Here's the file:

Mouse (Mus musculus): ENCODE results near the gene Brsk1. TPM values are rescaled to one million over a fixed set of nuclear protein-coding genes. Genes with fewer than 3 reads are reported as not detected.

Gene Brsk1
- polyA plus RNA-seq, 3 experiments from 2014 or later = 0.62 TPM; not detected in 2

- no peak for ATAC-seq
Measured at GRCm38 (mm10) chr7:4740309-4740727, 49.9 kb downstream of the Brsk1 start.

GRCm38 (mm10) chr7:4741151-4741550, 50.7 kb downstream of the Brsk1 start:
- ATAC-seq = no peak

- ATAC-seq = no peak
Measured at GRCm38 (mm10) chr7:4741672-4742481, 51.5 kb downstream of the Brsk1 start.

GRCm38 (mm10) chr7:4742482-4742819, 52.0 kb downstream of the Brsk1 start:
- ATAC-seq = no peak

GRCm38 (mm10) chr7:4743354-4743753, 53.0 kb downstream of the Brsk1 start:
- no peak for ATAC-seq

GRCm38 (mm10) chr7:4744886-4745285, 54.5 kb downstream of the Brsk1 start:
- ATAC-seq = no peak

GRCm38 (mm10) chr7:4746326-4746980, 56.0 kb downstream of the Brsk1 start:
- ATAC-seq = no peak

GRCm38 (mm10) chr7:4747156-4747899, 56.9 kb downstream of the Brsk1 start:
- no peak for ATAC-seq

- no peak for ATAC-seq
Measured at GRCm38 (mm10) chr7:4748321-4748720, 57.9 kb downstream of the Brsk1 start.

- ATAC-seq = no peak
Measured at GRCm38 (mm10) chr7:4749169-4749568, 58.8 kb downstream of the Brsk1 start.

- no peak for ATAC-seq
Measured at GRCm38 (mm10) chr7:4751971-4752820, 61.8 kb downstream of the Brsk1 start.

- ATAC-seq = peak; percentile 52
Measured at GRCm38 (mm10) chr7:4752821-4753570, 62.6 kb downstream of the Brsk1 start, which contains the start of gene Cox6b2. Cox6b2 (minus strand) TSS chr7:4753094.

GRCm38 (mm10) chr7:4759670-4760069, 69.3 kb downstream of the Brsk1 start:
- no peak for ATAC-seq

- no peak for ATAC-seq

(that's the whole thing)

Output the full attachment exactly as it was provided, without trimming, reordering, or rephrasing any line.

Mouse (Mus musculus): ENCODE results near the gene Brsk1. TPM values are rescaled to one million over a fixed set of nuclear protein-coding genes. Genes with fewer than 3 reads are reported as not detected.

Gene Brsk1
- polyA plus RNA-seq, 3 experiments from 2014 or later = 0.62 TPM; not detected in 2

- no peak for ATAC-seq
Measured at GRCm38 (mm10) chr7:4740309-4740727, 49.9 kb downstream of the Brsk1 start.

GRCm38 (mm10) chr7:4741151-4741550, 50.7 kb downstream of the Brsk1 start:
- ATAC-seq = no peak

- ATAC-seq = no peak
Measured at GRCm38 (mm10) chr7:4741672-4742481, 51.5 kb downstream of the Brsk1 start.

GRCm38 (mm10) chr7:4742482-4742819, 52.0 kb downstream of the Brsk1 start:
- ATAC-seq = no peak

GRCm38 (mm10) chr7:4743354-4743753, 53.0 kb downstream of the Brsk1 start:
- no peak for ATAC-seq

GRCm38 (mm10) chr7:4744886-4745285, 54.5 kb downstream of the Brsk1 start:
- ATAC-seq = no peak

GRCm38 (mm10) chr7:4746326-4746980, 56.0 kb downstream of the Brsk1 start:
- ATAC-seq = no peak

GRCm38 (mm10) chr7:4747156-4747899, 56.9 kb downstream of the Brsk1 start:
- no peak for ATAC-seq

- no peak for ATAC-seq
Measured at GRCm38 (mm10) chr7:4748321-4748720, 57.9 kb downstream of the Brsk1 start.

- ATAC-seq = no peak
Measured at GRCm38 (mm10) chr7:4749169-4749568, 58.8 kb downstream of the Brsk1 start.

- no peak for ATAC-seq
Measured at GRCm38 (mm10) chr7:4751971-4752820, 61.8 kb downstream of the Brsk1 start.

- ATAC-seq = peak; percentile 52
Measured at GRCm38 (mm10) chr7:4752821-4753570, 62.6 kb downstream of the Brsk1 start, which contains the start of gene Cox6b2. Cox6b2 (minus strand) TSS chr7:4753094.

GRCm38 (mm10) chr7:4759670-4760069, 69.3 kb downstream of the Brsk1 start:
- no peak for ATAC-seq

- no peak for ATAC-seq